Teddy Fischer and Jane Gormley of Mercer Island High School in Washington State discuss how they landed a lengthy Q&A with U.S. Secretary of Defense Jim Mattis, who has given few interviews since joining President Trump’s cabinet. Fischer, a rising junior, and Gormley, the immediate past editor of the school’s student newspaper, worked with their journalism class and faculty advisor to prepare for the 45-minute conversation on Memorial Day.
Dana Goldstein of The New York Times discusses the summer reading lists being assigned to incoming first-year college students, and what those choices reveal.
Laura Isensee of Houston Public Media discusses Furr High School, which recently received a $10 million grant to help it reinvent what, when, and how students learn. The changes are already underway: a veteran principal was lured out of retirement to take the helm; students are able dig into their own areas of interest during regular periods of “Genius Time”; and even the hiring process for teachers and staff has taken some innovative turns. What’s been the response of the school community to these new developments?
A new investigation by NerdWallet’s public-interest journalism team focuses on student loan debt-relief companies that promise consumers savvy fiscal help but too often do little to actually lighten their load — and, in some cases, actually increase borrowers’ financial burdens. Reporters Richard Read and Teddy Nykiel discuss who is — and isn’t — holding these companies accountable. What would need to change at the state and federal levels to improve consumer protections?
Alyson Klein of Education Week and Andrew Kreighbaum of Inside Higher Ed discuss recent developments on the federal policy front, and what’s been a busy month for U.S. Secretary of Education Betsy DeVos. The Education Department has hit the “pause button” on regulations aimed at reining in for-profit colleges, announced plans to scale back civil rights investigations, and suggested federal scrutiny of state accountability plans for K-12 education could be more forceful than some people — particularly Republicans — were expecting.
Chalkbeat Detroit reporter Erin Einhorn won an EWA award this spring for outstanding beat reporting. Her enterprising coverage included stories about the impact on communities when neighborhood schools are slated for closure, unconventional methods of filling Head Start staffing vacancies, and how many families struggle to find educational options for their children that are safe, high quality, and — just as importantly — accessible.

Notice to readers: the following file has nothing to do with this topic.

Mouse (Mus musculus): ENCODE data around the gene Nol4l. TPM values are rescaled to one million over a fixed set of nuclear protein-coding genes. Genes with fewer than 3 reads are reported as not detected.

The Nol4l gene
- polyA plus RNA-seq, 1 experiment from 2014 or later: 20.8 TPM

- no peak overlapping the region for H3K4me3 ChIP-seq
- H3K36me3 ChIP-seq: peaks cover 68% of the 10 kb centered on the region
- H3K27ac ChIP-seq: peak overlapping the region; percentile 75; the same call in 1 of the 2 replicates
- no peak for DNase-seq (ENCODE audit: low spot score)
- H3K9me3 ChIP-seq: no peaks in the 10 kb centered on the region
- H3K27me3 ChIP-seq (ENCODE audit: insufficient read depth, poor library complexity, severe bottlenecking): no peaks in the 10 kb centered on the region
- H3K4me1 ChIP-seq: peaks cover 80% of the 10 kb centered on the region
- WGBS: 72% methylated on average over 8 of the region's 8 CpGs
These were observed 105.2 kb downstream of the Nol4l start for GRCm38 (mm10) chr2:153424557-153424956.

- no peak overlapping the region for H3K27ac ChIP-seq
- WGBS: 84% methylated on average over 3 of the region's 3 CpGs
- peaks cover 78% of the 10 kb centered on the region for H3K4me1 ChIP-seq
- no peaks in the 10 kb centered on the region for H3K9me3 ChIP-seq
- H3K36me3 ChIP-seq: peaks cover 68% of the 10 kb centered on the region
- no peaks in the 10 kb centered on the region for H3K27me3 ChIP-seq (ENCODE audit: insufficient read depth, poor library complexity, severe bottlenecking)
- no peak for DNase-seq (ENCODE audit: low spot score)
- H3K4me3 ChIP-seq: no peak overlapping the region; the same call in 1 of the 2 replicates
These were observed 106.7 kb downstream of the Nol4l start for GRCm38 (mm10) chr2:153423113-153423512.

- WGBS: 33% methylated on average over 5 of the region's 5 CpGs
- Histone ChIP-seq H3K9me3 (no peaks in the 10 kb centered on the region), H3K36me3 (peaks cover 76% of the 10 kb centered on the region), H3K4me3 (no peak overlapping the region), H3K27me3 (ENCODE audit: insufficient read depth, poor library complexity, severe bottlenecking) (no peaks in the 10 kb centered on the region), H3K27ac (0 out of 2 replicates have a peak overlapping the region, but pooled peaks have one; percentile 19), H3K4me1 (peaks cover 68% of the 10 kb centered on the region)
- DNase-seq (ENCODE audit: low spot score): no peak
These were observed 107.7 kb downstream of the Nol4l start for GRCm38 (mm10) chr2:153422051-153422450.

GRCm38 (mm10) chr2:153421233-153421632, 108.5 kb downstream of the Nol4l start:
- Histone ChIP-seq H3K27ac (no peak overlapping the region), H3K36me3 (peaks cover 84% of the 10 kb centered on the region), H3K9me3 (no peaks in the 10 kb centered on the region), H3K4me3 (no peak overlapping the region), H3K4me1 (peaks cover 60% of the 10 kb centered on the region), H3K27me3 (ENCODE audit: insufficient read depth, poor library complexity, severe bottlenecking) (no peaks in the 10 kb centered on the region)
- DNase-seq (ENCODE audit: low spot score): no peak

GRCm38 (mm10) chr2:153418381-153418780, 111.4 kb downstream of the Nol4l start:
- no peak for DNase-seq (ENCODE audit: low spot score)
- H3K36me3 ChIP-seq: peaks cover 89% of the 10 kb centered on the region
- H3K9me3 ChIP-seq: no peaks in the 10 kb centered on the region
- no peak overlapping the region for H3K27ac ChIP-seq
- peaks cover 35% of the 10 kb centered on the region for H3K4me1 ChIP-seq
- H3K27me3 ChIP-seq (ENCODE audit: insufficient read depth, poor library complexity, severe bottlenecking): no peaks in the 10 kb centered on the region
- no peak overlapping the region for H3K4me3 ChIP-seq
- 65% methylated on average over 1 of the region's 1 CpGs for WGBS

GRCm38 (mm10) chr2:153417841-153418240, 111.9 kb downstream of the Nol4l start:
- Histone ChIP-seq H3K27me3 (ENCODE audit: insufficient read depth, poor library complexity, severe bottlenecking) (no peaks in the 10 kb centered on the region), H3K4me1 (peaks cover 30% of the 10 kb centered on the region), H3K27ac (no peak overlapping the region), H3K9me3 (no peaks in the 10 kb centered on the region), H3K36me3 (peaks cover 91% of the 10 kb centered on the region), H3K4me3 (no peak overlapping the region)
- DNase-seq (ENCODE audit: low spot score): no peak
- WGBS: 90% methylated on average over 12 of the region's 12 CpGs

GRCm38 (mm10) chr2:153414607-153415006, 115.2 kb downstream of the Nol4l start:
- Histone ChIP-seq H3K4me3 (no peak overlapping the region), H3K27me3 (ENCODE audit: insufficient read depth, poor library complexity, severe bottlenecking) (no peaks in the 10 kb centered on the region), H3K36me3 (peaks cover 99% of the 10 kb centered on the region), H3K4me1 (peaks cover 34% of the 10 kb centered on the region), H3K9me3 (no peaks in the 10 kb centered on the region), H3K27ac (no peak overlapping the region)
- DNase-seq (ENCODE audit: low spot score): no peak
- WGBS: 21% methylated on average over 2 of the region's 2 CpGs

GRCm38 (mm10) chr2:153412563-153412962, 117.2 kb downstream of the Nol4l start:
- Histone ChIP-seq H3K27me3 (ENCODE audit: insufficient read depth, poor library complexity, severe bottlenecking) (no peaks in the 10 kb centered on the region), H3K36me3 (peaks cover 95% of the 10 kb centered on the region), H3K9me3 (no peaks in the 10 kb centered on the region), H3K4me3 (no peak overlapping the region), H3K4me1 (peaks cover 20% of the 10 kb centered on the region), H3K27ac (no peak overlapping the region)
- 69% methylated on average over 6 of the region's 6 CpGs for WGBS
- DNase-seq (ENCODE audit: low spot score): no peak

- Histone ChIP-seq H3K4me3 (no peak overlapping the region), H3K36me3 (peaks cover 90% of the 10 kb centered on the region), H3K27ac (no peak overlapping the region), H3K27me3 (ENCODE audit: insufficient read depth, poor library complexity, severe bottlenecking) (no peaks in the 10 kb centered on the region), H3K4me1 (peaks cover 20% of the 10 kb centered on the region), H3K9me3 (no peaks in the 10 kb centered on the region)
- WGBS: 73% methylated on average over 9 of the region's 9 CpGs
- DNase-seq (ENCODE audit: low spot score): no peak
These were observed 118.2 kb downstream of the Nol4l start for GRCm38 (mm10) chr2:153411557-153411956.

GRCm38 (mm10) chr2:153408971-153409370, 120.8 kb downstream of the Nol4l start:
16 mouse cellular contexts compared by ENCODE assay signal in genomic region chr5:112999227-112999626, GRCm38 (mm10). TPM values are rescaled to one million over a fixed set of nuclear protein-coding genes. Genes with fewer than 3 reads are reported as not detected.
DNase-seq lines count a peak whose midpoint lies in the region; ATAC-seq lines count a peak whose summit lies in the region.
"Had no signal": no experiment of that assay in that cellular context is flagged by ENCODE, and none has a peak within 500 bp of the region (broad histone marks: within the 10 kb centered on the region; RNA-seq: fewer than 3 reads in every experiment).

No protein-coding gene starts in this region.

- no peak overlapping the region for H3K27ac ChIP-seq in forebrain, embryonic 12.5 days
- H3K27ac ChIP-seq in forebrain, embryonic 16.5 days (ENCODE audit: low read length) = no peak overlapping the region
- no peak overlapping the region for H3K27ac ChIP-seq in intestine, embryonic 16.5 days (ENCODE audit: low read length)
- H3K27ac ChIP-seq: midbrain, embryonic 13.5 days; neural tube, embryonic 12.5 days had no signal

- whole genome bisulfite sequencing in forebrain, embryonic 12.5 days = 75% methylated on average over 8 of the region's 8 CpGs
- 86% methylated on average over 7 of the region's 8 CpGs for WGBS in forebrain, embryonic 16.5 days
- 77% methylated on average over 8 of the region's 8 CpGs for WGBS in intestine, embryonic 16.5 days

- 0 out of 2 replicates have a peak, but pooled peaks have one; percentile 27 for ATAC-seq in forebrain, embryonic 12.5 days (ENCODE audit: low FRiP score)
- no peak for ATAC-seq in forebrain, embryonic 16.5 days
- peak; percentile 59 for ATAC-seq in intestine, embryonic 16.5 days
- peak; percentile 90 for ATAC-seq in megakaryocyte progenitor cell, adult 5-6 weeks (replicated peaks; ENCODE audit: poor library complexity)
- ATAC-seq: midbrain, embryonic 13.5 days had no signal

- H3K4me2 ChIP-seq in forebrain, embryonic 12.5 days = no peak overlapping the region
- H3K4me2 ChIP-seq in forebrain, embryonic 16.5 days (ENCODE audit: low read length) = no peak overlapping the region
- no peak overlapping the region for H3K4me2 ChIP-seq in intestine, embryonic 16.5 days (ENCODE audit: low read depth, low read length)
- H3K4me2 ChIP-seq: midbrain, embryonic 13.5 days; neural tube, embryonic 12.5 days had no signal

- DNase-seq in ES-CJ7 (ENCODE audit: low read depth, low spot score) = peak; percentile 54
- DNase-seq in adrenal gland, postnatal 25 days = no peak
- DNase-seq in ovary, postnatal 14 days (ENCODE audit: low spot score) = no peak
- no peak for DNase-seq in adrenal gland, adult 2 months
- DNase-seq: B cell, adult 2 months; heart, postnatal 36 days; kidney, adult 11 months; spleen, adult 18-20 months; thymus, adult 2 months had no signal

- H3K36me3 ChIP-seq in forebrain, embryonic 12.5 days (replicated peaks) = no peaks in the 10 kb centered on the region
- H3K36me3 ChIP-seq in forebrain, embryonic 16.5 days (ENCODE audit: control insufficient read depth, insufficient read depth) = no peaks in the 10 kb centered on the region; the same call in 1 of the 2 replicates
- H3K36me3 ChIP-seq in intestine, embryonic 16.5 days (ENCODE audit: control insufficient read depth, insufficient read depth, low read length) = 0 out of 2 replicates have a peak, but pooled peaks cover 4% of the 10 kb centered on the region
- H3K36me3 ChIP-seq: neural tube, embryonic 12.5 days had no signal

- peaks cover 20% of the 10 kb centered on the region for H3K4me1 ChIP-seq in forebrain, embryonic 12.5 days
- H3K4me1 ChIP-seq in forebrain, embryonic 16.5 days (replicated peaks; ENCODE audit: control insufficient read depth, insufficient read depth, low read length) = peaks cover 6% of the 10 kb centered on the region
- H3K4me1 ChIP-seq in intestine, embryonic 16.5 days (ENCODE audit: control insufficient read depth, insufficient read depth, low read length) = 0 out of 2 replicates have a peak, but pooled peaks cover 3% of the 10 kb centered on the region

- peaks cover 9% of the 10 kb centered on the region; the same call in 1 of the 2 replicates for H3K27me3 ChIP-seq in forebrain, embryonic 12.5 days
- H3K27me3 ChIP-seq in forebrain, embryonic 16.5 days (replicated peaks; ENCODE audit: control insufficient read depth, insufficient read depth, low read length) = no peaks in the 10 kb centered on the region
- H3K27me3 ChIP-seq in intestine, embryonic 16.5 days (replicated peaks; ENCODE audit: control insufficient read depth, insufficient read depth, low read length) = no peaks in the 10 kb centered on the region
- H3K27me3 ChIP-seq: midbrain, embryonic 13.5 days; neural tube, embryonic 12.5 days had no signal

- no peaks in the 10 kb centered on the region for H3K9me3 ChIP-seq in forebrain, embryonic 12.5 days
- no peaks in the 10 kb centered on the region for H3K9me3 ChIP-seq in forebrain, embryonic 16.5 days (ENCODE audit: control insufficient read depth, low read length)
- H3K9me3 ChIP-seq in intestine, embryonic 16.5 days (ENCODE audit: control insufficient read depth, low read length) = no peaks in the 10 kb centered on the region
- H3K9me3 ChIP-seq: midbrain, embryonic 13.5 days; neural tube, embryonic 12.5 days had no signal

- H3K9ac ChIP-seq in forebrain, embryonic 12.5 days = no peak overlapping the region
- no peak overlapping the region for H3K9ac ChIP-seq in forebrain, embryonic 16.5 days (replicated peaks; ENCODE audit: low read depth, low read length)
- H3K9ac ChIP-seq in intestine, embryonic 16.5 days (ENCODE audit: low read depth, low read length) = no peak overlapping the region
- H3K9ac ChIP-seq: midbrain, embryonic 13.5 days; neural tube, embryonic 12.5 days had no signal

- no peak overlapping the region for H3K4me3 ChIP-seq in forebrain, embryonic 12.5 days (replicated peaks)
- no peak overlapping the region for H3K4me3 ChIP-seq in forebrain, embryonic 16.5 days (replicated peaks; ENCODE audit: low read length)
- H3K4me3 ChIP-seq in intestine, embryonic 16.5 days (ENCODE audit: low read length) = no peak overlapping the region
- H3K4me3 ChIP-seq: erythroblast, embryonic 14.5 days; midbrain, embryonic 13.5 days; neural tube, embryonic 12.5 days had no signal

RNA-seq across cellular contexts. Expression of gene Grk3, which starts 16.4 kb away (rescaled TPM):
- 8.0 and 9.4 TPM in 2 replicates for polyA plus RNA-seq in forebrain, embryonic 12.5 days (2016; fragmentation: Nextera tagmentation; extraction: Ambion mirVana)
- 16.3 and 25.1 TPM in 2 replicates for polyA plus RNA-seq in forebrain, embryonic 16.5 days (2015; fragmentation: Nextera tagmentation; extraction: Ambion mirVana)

Cory Turner discusses the NPR education team’s deep dive into school vouchers, with a focus on Indiana, home to the largest voucher program in the nation. Among NPR’s findings: less than 1 percent of participating students transferred out of public schools that had been labeled by the state as low performers, and many students using vouchers were already attending private schools. With school choice as a centerpiece to President Trump’s education policy agenda, what does the evidence show when it comes to academic outcomes for students using vouchers?
Emma Brown of The Washington Post discusses President Trump’s budget proposal for education, with fresh analysis of the priorities and politics behind the line items. She also explains the prospects in the GOP-led Congress for the Trump plan. Overall, the president’s budget envisions deep cuts to the U.S. Department of Education budget, even as he wants to step up federal aid for school choice. Which education programs are up for major cuts or outright elimination and why? How do some of the largest programs, like Title I aid for disadvantaged students and Pell grants, fare?
Scott Jaschik of Inside Higher Ed discusses a proposal by a coalition of elite private schools to abolish the traditional letter-grade high school transcript. Instead, the coalition touts a new approach that it argues would give colleges a more in-depth look at what applicants know and are able to do.
Lauren Camera of U.S. News & World Report discusses a little-noticed, and potentially troubling, trend: Dozens of cities nationwide have broken off from their counties to create new school districts, increasing student segregation by race, ethnicity, and family income. What are the implications of a recent U.S. district court ruling in Alabama that allowed such a move?
Leah Askarinam of The Atlantic discusses a new study that raises questions about the value of the school voucher program for low-income families in the nation’s capital. On average, test scores were lower for students who used federal aid to attend private schools, when compared with those who attended D.C. public schools.
Jane Hammond of the Daily Press in Newport News, Virginia, discusses the anniversary of the rampage, in which a student gunman killed 32 people before taking his own life. In the decade that’s followed, Virginia has put strict new protocols in place related to emergency response, as well as new standards for mental health services.
A recent Baltimore Sun series by reporters Liz Bowie and Erica Green offers a penetrating look at issues of race and segregation in Maryland public schools. The four-part project, supported by an EWA Reporting Fellowship, examines hurdles to school integration, community resistance to redrawing boundary lines, and how well-intentioned efforts to create more diverse campuses often fall short.